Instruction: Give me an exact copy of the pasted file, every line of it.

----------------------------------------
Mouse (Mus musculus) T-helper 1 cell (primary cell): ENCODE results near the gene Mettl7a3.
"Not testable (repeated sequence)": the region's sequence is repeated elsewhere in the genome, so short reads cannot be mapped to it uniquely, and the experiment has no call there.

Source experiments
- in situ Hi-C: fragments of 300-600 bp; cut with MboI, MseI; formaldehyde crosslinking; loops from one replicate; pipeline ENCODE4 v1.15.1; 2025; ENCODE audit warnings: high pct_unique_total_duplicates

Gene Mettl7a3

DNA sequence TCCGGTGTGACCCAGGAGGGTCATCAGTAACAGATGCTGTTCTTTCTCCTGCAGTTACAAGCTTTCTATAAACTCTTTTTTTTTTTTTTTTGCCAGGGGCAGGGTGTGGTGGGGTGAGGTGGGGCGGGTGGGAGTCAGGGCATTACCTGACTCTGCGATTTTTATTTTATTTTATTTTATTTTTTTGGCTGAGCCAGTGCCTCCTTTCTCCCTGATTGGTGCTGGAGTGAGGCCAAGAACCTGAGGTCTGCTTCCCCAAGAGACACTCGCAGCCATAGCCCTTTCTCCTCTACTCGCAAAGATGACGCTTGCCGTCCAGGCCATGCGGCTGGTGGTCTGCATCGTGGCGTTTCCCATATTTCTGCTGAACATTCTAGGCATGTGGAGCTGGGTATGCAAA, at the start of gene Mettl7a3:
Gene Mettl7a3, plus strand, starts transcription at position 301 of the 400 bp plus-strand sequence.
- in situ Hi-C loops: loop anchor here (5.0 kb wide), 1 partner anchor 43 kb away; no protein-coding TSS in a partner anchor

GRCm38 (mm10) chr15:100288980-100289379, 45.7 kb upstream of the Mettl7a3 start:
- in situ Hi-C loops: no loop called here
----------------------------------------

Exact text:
Mouse (Mus musculus) T-helper 1 cell (primary cell): ENCODE results near the gene Mettl7a3.
"Not testable (repeated sequence)": the region's sequence is repeated elsewhere in the genome, so short reads cannot be mapped to it uniquely, and the experiment has no call there.

Source experiments
- in situ Hi-C: fragments of 300-600 bp; cut with MboI, MseI; formaldehyde crosslinking; loops from one replicate; pipeline ENCODE4 v1.15.1; 2025; ENCODE audit warnings: high pct_unique_total_duplicates

Gene Mettl7a3

DNA sequence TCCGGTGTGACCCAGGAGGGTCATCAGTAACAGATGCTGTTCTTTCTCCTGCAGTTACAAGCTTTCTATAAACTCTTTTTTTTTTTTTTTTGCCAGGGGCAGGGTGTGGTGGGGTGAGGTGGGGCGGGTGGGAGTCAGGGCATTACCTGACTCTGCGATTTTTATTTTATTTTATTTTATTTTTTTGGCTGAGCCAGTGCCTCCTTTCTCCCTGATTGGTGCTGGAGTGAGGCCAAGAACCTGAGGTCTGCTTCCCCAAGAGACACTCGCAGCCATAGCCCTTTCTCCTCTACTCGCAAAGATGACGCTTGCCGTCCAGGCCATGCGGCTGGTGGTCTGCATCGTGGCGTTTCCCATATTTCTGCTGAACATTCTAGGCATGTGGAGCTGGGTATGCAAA, at the start of gene Mettl7a3:
Gene Mettl7a3, plus strand, starts transcription at position 301 of the 400 bp plus-strand sequence.
- in situ Hi-C loops: loop anchor here (5.0 kb wide), 1 partner anchor 43 kb away; no protein-coding TSS in a partner anchor

GRCm38 (mm10) chr15:100288980-100289379, 45.7 kb upstream of the Mettl7a3 start:
- in situ Hi-C loops: no loop called here